It's a part of Charm City culture. For years, packs of riders on illegal dirt bikes and ATVs have gunned down city streets, weaving through traffic, and pulling dangerous stunts.
But according to the Baltimore City Police Department, the numbers have dwindled.
"We only have a couple areas in the city right now we're seeing riding, it's not the big packs any more, it's in the neighborhoods,” said Sgt. Christopher Warren. “They're not really riding in the big packs anymore at all."
Warren leads the dirt bike task force. The four-officer unit launched last summer to stamp out the careless cruising.
This week, ABC 2 News went with the task force as they patrolled East Baltimore.
"This is an area we check out because people will tend to ride dirt bikes up and down the street," Warren said.
The task force focuses on identifying and arresting riders, works with cops on the streets to snatch bikes and zero in on chase cars, and follows-up on tips texted and called into the hotline from folks in the neighborhoods.
"They've given us locations where bikes are being stored, descriptions of the riders, and the times and locations where the activity is occurring," Detective Dave Jones said.
BPD doesn't want to put anyone in danger, so officers can't chase dirt bikes.
Watching from above, the police can spot riders and stashed bikes. A vital asset in the aggressive enforcement.
"When our helicopter unit isn't concentrating on a robbery, a homicide, or a shooting and they have time, they'll follow a dirt bike, and they'll follow it till he goes to his house or until he drops it," said Warren.
Last week, the pilot trailed a suspect until he bailed off the ATV and started running. The footage captured him falling and dropping a 9mm handgun, then ditching it in some weeds.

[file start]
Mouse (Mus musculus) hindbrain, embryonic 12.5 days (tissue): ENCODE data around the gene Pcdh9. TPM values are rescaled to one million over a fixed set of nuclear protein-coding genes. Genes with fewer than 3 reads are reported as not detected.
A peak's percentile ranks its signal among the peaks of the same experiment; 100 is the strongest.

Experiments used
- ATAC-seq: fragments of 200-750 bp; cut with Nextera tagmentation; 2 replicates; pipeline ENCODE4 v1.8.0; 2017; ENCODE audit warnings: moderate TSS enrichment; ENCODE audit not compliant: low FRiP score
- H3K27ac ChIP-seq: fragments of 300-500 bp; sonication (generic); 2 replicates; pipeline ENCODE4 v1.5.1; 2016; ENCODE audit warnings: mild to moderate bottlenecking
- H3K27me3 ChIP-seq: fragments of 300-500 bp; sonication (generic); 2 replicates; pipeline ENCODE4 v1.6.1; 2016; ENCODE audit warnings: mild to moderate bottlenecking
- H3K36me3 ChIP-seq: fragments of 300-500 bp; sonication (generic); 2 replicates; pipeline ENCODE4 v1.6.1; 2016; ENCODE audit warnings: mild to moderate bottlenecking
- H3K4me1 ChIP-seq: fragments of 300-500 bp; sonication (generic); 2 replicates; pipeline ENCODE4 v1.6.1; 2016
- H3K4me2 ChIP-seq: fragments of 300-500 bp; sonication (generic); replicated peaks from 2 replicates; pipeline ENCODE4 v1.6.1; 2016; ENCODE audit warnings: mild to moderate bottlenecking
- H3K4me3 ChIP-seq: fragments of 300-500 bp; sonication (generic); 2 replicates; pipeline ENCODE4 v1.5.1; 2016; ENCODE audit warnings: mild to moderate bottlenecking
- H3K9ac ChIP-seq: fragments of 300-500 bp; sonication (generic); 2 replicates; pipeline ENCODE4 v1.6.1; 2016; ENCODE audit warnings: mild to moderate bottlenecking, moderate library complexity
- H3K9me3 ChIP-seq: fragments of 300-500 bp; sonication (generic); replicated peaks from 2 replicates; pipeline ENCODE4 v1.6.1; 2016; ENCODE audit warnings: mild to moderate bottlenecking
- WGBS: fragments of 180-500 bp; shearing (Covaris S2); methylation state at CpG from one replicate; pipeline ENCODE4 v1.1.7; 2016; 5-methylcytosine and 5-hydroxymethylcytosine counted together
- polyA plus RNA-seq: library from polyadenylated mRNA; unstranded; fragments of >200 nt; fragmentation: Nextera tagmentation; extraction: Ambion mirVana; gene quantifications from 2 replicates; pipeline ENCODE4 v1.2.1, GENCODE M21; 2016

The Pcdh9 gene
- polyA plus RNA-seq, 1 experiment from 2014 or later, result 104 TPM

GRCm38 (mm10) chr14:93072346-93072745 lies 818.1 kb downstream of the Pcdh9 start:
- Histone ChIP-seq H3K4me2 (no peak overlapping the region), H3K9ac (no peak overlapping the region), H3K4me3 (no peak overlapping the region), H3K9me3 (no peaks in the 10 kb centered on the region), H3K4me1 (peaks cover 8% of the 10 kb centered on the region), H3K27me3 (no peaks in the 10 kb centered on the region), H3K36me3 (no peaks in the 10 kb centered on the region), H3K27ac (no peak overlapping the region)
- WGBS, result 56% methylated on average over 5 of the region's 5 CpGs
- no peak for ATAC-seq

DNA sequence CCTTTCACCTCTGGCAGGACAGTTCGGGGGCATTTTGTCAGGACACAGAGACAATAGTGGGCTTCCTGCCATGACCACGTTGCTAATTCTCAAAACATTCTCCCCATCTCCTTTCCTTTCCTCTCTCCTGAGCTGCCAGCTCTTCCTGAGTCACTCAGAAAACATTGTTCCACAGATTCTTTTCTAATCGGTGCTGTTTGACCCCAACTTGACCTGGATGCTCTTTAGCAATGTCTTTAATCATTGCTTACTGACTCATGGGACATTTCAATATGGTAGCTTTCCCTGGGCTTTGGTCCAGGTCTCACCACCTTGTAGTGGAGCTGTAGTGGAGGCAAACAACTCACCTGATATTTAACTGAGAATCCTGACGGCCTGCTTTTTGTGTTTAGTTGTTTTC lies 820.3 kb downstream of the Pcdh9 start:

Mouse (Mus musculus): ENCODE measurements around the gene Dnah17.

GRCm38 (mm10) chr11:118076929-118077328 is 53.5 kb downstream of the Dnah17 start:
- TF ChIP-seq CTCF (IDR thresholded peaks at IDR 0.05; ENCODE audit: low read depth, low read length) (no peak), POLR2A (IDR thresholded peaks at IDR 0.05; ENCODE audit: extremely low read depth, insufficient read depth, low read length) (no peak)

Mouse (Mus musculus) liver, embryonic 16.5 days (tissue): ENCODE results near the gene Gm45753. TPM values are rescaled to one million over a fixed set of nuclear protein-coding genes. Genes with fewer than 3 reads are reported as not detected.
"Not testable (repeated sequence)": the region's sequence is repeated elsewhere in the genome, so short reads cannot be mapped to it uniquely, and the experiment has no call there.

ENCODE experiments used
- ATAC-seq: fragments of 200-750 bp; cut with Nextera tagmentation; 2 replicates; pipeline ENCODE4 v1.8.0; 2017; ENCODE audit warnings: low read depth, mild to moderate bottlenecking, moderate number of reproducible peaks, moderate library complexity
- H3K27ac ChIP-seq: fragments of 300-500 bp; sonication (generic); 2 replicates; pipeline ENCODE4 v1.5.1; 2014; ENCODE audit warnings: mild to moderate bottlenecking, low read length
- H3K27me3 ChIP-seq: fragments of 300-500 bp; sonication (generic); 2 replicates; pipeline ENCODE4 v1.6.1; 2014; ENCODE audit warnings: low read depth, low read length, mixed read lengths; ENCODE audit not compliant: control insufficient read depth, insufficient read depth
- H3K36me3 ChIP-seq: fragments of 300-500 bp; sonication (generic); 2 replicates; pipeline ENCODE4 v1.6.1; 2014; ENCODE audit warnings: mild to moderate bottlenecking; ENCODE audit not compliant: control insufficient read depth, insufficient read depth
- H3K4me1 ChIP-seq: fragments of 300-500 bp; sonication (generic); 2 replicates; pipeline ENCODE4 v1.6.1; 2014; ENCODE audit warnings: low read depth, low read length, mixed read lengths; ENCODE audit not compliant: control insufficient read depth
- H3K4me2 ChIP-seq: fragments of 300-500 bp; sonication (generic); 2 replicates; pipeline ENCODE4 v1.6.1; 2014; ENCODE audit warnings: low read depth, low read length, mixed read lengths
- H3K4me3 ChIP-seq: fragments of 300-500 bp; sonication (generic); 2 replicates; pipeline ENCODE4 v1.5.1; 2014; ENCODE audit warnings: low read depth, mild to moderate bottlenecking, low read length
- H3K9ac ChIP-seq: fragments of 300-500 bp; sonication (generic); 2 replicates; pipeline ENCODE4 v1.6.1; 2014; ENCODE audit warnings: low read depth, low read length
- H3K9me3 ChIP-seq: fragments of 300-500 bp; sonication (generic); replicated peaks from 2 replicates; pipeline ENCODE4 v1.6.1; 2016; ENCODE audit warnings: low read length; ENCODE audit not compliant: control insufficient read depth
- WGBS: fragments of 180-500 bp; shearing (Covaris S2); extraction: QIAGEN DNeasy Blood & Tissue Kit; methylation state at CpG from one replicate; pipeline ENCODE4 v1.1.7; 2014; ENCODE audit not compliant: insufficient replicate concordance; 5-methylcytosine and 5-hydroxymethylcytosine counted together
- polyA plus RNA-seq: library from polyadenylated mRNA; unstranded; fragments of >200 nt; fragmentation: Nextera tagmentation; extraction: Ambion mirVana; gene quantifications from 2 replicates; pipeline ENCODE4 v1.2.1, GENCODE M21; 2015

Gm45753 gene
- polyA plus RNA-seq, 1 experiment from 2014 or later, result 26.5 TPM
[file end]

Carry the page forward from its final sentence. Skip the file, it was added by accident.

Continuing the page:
Since the task force started, officers have taken eight-firearms off the streets, and more than 300 illegal bikes and 4 wheelers have been seized.
All of the confiscated dirt bikes and ATVs are brought to a city impound lot, and the majority will never make it back out on city streets. About 30% of the bikes and quads turn out to be stolen. Those are returned to the owners, and the rest are destroyed.
The night we were out with the unit, the impact was noticeable. In areas of the city where riding used to be rampant, only small pockets remain.
"There's one right there, and he sees us,” Warren said. “Obviously he's unmasked, we're not gonna pursue him, we're not gonna put him in danger, but we'll see if we can kinda see where he goes."
This night he got away. But that doesn't mean the rider's in the clear. If any cameras got video, the task force can figure out who he is, get an arrest warrant and take the dirt bike.
Keeping them off the road, and keeping everyone safe.
"Realistically, is every dirt bike in Baltimore going to be seized? No. Is it an ongoing battle? It's an absolutely ongoing battle, but we won a big part of the war with what we've done," said Warren.
And they don't plan on stopping any time soon.
Anyone arrested for riding or hiding a dirt bike or 4 wheeler in Baltimore can face up to 90-days in jail and a maximum fine of $1,000.
Call the dirt bike task force tipline at 443-902-4474 if you have any leads.